Why Africa is leaving Europe behind: Africans are relishing something of a reversal in roles. The former colonial powers in Europe are wrestling with debt crises, austerity budgets, rising unemployment and social turmoil. By contrast much of sub-Saharan Africa can point to robust growth, better balanced books and rising capital inflows. There is an opportunity in this novel scenario: for Africa to assert itself on the global stage, and for European countries to take advantage of their historic footprint in Africa by stimulating commercial expansion to their south. But it is far from clear either side will grasp it. Recently.
Orbán's concept of moral renewal and economic rehabilitation for Hungary has several tenets: Those without work are to be given work; those who are already working should work more in the future, but without being paid more; in the interest of the country's "stability," those who hold political power today should be allowed to remain in office for as long as possible; and those who once had power and did not use it for the benefit of the people should now be punished."Supporters of Hungarian Prime Minister Viktor Orbán say he has a strict leadership style, while critics warn of the threat of forced political conformity, Jew-baiting and labor camps. Meanwhile, the European Union is saying nothing, apparently accepting the fact that a member state is getting out of control." [previously]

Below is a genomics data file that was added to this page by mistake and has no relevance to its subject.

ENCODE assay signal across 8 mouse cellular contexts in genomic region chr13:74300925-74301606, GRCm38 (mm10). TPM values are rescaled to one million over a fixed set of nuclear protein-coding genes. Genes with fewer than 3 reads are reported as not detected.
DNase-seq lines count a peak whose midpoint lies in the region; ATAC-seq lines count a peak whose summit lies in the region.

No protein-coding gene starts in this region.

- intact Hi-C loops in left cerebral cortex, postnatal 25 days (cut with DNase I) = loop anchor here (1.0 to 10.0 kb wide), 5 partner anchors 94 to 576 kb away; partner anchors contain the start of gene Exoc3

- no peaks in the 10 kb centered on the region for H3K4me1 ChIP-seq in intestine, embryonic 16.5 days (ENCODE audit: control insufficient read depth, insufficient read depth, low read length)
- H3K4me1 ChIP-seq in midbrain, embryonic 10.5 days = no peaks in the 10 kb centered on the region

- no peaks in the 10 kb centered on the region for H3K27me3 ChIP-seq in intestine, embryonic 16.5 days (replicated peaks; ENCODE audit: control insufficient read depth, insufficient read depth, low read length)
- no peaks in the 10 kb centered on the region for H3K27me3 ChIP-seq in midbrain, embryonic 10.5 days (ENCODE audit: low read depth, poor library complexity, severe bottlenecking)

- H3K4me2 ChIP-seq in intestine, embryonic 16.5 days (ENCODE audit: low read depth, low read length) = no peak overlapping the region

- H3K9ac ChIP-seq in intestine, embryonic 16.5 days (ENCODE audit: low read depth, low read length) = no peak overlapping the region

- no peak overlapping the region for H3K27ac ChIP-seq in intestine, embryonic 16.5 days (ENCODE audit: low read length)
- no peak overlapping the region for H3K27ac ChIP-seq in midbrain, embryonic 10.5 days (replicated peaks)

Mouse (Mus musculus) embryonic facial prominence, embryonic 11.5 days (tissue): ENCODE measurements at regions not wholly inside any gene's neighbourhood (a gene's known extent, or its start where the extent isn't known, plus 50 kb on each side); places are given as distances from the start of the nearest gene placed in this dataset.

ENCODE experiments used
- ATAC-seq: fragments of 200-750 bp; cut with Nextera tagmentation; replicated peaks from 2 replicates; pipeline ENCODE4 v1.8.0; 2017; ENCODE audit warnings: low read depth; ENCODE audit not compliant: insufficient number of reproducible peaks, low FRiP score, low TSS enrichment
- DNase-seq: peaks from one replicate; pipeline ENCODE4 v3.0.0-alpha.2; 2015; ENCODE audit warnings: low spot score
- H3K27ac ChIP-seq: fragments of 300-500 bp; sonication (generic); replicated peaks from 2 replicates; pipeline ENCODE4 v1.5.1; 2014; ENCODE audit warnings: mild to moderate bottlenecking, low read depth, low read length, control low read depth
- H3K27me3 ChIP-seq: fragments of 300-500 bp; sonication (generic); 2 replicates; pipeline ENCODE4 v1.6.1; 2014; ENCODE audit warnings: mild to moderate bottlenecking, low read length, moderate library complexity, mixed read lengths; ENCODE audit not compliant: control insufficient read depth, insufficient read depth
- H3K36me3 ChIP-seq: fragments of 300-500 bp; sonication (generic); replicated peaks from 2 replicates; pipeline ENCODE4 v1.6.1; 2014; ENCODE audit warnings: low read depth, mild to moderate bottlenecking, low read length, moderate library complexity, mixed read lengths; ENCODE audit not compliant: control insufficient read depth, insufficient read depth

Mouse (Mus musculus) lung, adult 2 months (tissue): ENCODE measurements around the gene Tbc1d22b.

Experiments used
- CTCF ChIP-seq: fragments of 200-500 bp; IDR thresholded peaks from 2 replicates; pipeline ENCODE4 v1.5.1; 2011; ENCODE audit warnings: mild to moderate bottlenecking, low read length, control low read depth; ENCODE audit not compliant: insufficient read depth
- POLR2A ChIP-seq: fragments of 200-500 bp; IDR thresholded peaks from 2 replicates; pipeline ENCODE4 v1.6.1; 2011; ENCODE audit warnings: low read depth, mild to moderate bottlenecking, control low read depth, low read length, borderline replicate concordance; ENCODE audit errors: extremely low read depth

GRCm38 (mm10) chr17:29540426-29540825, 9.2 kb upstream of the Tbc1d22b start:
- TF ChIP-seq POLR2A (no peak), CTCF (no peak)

The EU is to (finally) reform the Common Fisheries Policy [NYT] (BBC Q&A). As fishsubsidy.org note, the industry is currently subsidised by over €1bn a year, and the new policy fails to allow for a large change in fleet size. If you're looking for ways to help on a personal level, mefi's own Zarkonnen has produced a guide to what seafood is safe to ethically eat that I've found useful. [via mefi projects]
Evan Osnos joins a tour group from China as they traverse Europe. In the front row of the bus, Li stood facing the group with a microphone in hand, a posture he would retain for most of our waking hours in the days ahead. In the life of a Chinese tourist, guides play an especially prominent role—translator, raconteur, and field marshal—and Li projected a calm, seasoned air. He often referred to himself in the third person—Guide Li—and he prided himself on efficiency. “Everyone, our watches should be synchronized,” he said. “It is now 7:16 P.M.” He implored us to be five minutes early for every departure. “We flew all the way here,” he said. “Let’s make the most of it.” [more inside]
There is an European Commission budgetary proposal to boost E.U. funding for science and technology by 45% from €55B to €80B by trimming some fat form the controversial Common Agricultural Policy. [more inside]
Albrecht Ritschl (web site / papers) of the London School of Economics says Germans should remember their status as postwar debtors when offering advice to Greece.
The Football Pantheon is a new website by football journalist Miguel Delaney. The aim of the website is to "present objective lists of the greatest clubs, players, countries, managers and so much more." The first entry is a very impressive list of The 50 Greatest European Club Sides, which breaks down the various legendary teams, from the late 19th Century until today, and ranks them according to their achievements.